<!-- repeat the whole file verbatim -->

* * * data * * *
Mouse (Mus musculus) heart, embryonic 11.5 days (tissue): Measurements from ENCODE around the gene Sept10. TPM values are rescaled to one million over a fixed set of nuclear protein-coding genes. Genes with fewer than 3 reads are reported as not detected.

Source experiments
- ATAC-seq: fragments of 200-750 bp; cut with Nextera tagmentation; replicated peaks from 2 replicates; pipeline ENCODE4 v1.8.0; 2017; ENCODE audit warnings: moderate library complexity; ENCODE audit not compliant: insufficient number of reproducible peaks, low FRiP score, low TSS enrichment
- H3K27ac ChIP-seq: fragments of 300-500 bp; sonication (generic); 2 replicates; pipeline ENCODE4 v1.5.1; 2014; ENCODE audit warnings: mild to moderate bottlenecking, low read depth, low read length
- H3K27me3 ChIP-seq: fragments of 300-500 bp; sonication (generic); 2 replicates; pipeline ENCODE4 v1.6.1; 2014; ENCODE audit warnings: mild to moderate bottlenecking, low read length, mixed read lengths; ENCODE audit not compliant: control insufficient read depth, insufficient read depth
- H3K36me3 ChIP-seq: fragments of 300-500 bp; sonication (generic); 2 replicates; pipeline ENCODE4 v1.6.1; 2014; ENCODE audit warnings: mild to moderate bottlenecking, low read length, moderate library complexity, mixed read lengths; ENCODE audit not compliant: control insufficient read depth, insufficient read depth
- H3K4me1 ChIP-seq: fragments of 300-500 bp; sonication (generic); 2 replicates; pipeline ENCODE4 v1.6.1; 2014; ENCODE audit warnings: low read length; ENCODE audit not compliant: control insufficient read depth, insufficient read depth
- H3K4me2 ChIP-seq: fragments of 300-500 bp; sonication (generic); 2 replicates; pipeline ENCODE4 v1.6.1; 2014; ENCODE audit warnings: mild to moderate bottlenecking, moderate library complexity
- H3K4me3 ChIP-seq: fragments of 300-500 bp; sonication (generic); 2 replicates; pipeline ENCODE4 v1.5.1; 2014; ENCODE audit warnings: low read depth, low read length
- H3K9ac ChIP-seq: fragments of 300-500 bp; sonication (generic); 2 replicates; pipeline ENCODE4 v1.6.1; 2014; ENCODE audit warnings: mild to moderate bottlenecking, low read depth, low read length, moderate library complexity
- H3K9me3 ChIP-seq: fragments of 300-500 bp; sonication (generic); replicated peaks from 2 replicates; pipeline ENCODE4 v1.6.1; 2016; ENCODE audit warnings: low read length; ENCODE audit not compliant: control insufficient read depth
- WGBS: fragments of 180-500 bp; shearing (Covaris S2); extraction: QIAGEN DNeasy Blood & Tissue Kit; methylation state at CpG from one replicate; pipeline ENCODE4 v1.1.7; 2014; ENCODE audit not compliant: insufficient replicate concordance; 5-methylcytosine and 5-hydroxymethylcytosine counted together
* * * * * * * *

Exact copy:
Mouse (Mus musculus) heart, embryonic 11.5 days (tissue): Measurements from ENCODE around the gene Sept10. TPM values are rescaled to one million over a fixed set of nuclear protein-coding genes. Genes with fewer than 3 reads are reported as not detected.

Source experiments
- ATAC-seq: fragments of 200-750 bp; cut with Nextera tagmentation; replicated peaks from 2 replicates; pipeline ENCODE4 v1.8.0; 2017; ENCODE audit warnings: moderate library complexity; ENCODE audit not compliant: insufficient number of reproducible peaks, low FRiP score, low TSS enrichment
- H3K27ac ChIP-seq: fragments of 300-500 bp; sonication (generic); 2 replicates; pipeline ENCODE4 v1.5.1; 2014; ENCODE audit warnings: mild to moderate bottlenecking, low read depth, low read length
- H3K27me3 ChIP-seq: fragments of 300-500 bp; sonication (generic); 2 replicates; pipeline ENCODE4 v1.6.1; 2014; ENCODE audit warnings: mild to moderate bottlenecking, low read length, mixed read lengths; ENCODE audit not compliant: control insufficient read depth, insufficient read depth
- H3K36me3 ChIP-seq: fragments of 300-500 bp; sonication (generic); 2 replicates; pipeline ENCODE4 v1.6.1; 2014; ENCODE audit warnings: mild to moderate bottlenecking, low read length, moderate library complexity, mixed read lengths; ENCODE audit not compliant: control insufficient read depth, insufficient read depth
- H3K4me1 ChIP-seq: fragments of 300-500 bp; sonication (generic); 2 replicates; pipeline ENCODE4 v1.6.1; 2014; ENCODE audit warnings: low read length; ENCODE audit not compliant: control insufficient read depth, insufficient read depth
- H3K4me2 ChIP-seq: fragments of 300-500 bp; sonication (generic); 2 replicates; pipeline ENCODE4 v1.6.1; 2014; ENCODE audit warnings: mild to moderate bottlenecking, moderate library complexity
- H3K4me3 ChIP-seq: fragments of 300-500 bp; sonication (generic); 2 replicates; pipeline ENCODE4 v1.5.1; 2014; ENCODE audit warnings: low read depth, low read length
- H3K9ac ChIP-seq: fragments of 300-500 bp; sonication (generic); 2 replicates; pipeline ENCODE4 v1.6.1; 2014; ENCODE audit warnings: mild to moderate bottlenecking, low read depth, low read length, moderate library complexity
- H3K9me3 ChIP-seq: fragments of 300-500 bp; sonication (generic); replicated peaks from 2 replicates; pipeline ENCODE4 v1.6.1; 2016; ENCODE audit warnings: low read length; ENCODE audit not compliant: control insufficient read depth
- WGBS: fragments of 180-500 bp; shearing (Covaris S2); extraction: QIAGEN DNeasy Blood & Tissue Kit; methylation state at CpG from one replicate; pipeline ENCODE4 v1.1.7; 2014; ENCODE audit not compliant: insufficient replicate concordance; 5-methylcytosine and 5-hydroxymethylcytosine counted together